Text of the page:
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dc.contributor.authorDushi, Desara
dc.date.accessioned2020-07-10T15:33:30Z
dc.date.available2020-07-10T15:33:30Z
dc.date.issued2020
dc.identifier.urihttp://doi.org/20.500.11825/1625
dc.description.abstractFacial recognition technology is a type of biometric application used to identify people’s faces based on datasets and then makes assessments about those people based on algorithmic predictions. This technology can be used for three types of analytics: verification (matching the ID photo in airports), identification (matching a photo in a database) and classification (gender, age, etc). This technology is widely used by private companies for advertisement and marketing, by analysing facial expressions of clients to predict their preferences; for identifying ideal job candidates; or for automatic tagging of people in photos (Facebook for example). But, facial recognition is not used only by the private sector. Its evolution has attracted the public sector too, especially law enforcement and border management. This has generated many debates on the impact on human rights. Artificial Intelligence (AI) systems are typically trained on data generated by people. Therefore, it is possible that any AI system would reflect the social biases of the people who developed their datasets. On the other hand, it raises concerns of breach of privacy when used in public spaces (ie mass surveillance), discrimination (the algorithm has proven problematic for people of colour), false labelling based on facial expressions (ie in interviews or for criminal profiling), unwanted tagging and when used to send advertisements based on shops people have visited. It also causes intimidation to people and a feeling of intrusiveness. Public safety and expression of consent by people are classic justifications behind the use of such identification technology. But questions remain: Is it necessary? is it the best/right remedy? is it proportional? is it effective? and, ultimately, is the expressed consent informed consent?en_US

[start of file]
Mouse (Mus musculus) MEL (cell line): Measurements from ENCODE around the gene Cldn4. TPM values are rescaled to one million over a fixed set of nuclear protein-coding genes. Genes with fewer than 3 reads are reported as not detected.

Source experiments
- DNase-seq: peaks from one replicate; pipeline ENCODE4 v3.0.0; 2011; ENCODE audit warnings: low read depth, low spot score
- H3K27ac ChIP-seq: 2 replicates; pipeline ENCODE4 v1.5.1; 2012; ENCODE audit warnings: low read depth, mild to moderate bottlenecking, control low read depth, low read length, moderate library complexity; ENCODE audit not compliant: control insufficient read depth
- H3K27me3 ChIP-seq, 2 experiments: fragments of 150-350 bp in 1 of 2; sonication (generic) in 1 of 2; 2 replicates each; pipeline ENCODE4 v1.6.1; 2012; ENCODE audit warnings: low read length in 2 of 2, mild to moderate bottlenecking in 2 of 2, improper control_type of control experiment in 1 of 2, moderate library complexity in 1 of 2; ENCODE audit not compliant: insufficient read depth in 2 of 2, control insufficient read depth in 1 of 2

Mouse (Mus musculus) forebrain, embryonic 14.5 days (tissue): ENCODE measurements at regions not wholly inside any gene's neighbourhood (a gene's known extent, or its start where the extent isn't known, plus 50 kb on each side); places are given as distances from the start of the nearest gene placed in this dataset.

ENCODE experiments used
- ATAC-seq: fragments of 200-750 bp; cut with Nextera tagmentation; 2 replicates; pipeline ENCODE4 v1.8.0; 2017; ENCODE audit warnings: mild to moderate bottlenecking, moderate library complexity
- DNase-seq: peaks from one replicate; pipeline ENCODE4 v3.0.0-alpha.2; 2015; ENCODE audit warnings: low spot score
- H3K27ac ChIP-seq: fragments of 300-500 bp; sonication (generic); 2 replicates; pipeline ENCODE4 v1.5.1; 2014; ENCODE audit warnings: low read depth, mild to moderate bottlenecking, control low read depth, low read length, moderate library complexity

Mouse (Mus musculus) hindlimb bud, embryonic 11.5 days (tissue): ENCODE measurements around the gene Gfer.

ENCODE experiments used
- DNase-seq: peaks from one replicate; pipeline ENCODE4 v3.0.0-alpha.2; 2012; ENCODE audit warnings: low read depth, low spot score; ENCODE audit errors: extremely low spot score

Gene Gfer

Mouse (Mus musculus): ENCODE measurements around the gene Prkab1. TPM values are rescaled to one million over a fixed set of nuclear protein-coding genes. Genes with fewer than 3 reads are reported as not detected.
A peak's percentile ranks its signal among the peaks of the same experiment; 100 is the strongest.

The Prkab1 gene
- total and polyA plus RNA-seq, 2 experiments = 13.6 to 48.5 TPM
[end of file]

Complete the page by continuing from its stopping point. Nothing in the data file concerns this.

dc.language.isoenen_US
dc.publisherGlobal Campus of Human Rightsen_US
dc.relation.ispartofseriesPolicy Briefs 2020;
dc.subjectEuropean Unionen_US
dc.subjecthuman rightsen_US
dc.subjectboundariesen_US
dc.subjectsurveillanceen_US
dc.subjecttechnological innovationen_US
dc.subjectdiscriminationen_US
dc.subjectprivacyen_US
dc.subjectconsenten_US
dc.subjectrecognitionen_US
dc.titleThe use of facial recognition technology in EU law enforcement: Fundamental rights implicationsen_US
dc.typeWorking Paperen_US


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  • 01. Global Campus Policy Briefs
    The Global Campus Policy Observatory is a 'virtual hub' which comprehends a team of seven researches from the regional programmes to produce, publish and publicly present seven different policy analyses in form of policy briefs, with the aim of making of each regional programme a solid focal point for policy expert advisory in human rights issues.

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